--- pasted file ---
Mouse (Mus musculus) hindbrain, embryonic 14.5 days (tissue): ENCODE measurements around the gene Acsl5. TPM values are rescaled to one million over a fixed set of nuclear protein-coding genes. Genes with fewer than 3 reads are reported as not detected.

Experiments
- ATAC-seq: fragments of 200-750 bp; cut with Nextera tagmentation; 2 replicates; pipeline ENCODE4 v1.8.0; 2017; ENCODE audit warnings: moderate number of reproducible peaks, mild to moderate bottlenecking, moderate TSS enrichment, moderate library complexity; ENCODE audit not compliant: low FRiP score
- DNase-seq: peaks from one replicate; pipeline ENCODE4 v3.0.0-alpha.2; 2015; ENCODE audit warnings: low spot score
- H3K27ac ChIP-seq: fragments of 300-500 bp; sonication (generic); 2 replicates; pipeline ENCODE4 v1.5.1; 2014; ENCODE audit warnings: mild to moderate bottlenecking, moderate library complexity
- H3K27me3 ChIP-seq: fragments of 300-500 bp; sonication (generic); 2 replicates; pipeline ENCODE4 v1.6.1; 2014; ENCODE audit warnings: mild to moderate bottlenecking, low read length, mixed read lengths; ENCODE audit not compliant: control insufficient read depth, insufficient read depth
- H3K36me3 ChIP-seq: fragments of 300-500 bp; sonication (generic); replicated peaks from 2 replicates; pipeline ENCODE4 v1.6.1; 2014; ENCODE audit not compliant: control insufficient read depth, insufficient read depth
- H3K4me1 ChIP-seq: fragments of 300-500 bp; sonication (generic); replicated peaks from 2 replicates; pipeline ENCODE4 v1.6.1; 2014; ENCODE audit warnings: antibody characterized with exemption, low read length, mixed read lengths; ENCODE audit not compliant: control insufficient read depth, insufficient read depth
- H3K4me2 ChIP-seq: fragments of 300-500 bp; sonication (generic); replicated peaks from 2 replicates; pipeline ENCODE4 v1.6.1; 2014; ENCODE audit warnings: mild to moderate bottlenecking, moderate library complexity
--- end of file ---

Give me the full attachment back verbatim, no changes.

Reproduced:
Mouse (Mus musculus) hindbrain, embryonic 14.5 days (tissue): ENCODE measurements around the gene Acsl5. TPM values are rescaled to one million over a fixed set of nuclear protein-coding genes. Genes with fewer than 3 reads are reported as not detected.

Experiments
- ATAC-seq: fragments of 200-750 bp; cut with Nextera tagmentation; 2 replicates; pipeline ENCODE4 v1.8.0; 2017; ENCODE audit warnings: moderate number of reproducible peaks, mild to moderate bottlenecking, moderate TSS enrichment, moderate library complexity; ENCODE audit not compliant: low FRiP score
- DNase-seq: peaks from one replicate; pipeline ENCODE4 v3.0.0-alpha.2; 2015; ENCODE audit warnings: low spot score
- H3K27ac ChIP-seq: fragments of 300-500 bp; sonication (generic); 2 replicates; pipeline ENCODE4 v1.5.1; 2014; ENCODE audit warnings: mild to moderate bottlenecking, moderate library complexity
- H3K27me3 ChIP-seq: fragments of 300-500 bp; sonication (generic); 2 replicates; pipeline ENCODE4 v1.6.1; 2014; ENCODE audit warnings: mild to moderate bottlenecking, low read length, mixed read lengths; ENCODE audit not compliant: control insufficient read depth, insufficient read depth
- H3K36me3 ChIP-seq: fragments of 300-500 bp; sonication (generic); replicated peaks from 2 replicates; pipeline ENCODE4 v1.6.1; 2014; ENCODE audit not compliant: control insufficient read depth, insufficient read depth
- H3K4me1 ChIP-seq: fragments of 300-500 bp; sonication (generic); replicated peaks from 2 replicates; pipeline ENCODE4 v1.6.1; 2014; ENCODE audit warnings: antibody characterized with exemption, low read length, mixed read lengths; ENCODE audit not compliant: control insufficient read depth, insufficient read depth
- H3K4me2 ChIP-seq: fragments of 300-500 bp; sonication (generic); replicated peaks from 2 replicates; pipeline ENCODE4 v1.6.1; 2014; ENCODE audit warnings: mild to moderate bottlenecking, moderate library complexity